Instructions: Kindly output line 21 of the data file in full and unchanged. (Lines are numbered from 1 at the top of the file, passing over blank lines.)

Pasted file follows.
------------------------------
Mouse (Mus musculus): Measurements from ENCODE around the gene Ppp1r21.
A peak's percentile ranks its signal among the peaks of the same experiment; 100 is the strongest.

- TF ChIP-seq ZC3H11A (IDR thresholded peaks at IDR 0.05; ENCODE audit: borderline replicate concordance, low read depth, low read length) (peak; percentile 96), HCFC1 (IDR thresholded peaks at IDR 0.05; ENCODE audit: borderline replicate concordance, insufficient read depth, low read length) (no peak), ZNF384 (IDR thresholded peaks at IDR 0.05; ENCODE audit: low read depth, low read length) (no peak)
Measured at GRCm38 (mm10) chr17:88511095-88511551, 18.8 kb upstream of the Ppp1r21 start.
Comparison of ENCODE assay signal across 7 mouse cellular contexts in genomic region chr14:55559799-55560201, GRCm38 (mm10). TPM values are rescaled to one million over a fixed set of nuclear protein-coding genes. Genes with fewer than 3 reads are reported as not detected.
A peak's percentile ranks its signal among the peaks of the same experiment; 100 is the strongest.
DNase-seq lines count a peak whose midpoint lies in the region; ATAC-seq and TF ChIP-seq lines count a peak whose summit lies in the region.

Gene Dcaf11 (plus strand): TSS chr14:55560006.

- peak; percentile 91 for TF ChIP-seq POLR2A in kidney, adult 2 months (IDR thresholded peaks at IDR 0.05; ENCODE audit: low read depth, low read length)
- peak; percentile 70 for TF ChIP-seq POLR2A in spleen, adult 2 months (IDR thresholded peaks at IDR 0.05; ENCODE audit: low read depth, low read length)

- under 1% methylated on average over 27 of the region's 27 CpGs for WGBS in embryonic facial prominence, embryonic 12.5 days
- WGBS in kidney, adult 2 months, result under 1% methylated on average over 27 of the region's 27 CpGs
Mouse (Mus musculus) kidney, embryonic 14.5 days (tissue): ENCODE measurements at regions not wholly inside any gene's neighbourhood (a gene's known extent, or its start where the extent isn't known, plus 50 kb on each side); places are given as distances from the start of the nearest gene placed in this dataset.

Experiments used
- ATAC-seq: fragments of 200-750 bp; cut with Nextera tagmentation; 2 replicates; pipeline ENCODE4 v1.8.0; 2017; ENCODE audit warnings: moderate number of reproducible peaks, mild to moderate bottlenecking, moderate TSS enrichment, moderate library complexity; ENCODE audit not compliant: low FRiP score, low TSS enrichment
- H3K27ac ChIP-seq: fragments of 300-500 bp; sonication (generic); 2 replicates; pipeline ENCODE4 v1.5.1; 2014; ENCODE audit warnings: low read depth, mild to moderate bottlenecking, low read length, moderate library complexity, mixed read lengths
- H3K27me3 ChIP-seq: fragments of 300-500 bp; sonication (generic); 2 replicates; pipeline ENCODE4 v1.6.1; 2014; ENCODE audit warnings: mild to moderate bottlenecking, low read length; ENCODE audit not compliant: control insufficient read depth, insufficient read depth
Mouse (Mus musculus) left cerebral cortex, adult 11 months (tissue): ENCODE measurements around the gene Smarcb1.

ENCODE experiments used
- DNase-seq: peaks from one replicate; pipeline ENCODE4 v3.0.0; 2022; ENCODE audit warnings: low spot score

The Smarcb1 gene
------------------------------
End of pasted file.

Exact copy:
The Smarcb1 gene